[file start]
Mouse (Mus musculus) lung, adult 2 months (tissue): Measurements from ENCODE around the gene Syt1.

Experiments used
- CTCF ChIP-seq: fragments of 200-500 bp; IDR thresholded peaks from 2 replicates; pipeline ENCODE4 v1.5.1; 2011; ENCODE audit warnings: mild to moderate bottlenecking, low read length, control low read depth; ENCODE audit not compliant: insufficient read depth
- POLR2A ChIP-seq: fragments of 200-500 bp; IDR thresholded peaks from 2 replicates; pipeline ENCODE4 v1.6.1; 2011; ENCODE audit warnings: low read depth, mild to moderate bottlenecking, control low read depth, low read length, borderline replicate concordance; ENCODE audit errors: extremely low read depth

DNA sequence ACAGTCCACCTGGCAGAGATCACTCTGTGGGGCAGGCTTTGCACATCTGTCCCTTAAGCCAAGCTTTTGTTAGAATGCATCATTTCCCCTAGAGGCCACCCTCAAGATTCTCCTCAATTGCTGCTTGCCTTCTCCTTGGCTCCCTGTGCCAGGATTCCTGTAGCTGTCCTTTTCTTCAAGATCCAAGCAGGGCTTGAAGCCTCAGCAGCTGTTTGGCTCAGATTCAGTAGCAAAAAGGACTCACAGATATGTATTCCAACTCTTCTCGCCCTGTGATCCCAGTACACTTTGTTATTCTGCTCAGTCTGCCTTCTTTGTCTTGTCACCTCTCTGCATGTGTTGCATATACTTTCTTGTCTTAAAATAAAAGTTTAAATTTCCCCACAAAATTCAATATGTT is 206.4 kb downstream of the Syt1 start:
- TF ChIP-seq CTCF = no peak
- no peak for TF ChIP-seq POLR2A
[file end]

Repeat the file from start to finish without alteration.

Mouse (Mus musculus) lung, adult 2 months (tissue): Measurements from ENCODE around the gene Syt1.

Experiments used
- CTCF ChIP-seq: fragments of 200-500 bp; IDR thresholded peaks from 2 replicates; pipeline ENCODE4 v1.5.1; 2011; ENCODE audit warnings: mild to moderate bottlenecking, low read length, control low read depth; ENCODE audit not compliant: insufficient read depth
- POLR2A ChIP-seq: fragments of 200-500 bp; IDR thresholded peaks from 2 replicates; pipeline ENCODE4 v1.6.1; 2011; ENCODE audit warnings: low read depth, mild to moderate bottlenecking, control low read depth, low read length, borderline replicate concordance; ENCODE audit errors: extremely low read depth

DNA sequence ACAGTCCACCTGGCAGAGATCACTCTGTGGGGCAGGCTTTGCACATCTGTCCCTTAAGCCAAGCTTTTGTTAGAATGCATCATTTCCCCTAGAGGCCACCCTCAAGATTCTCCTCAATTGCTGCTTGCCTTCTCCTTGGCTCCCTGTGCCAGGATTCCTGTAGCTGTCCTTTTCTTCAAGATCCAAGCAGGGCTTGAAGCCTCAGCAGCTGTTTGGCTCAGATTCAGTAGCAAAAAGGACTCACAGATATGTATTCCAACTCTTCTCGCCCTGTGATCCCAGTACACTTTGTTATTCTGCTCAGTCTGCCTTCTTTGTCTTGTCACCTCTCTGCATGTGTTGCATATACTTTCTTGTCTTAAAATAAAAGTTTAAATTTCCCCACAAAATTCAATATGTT is 206.4 kb downstream of the Syt1 start:
- TF ChIP-seq CTCF = no peak
- no peak for TF ChIP-seq POLR2A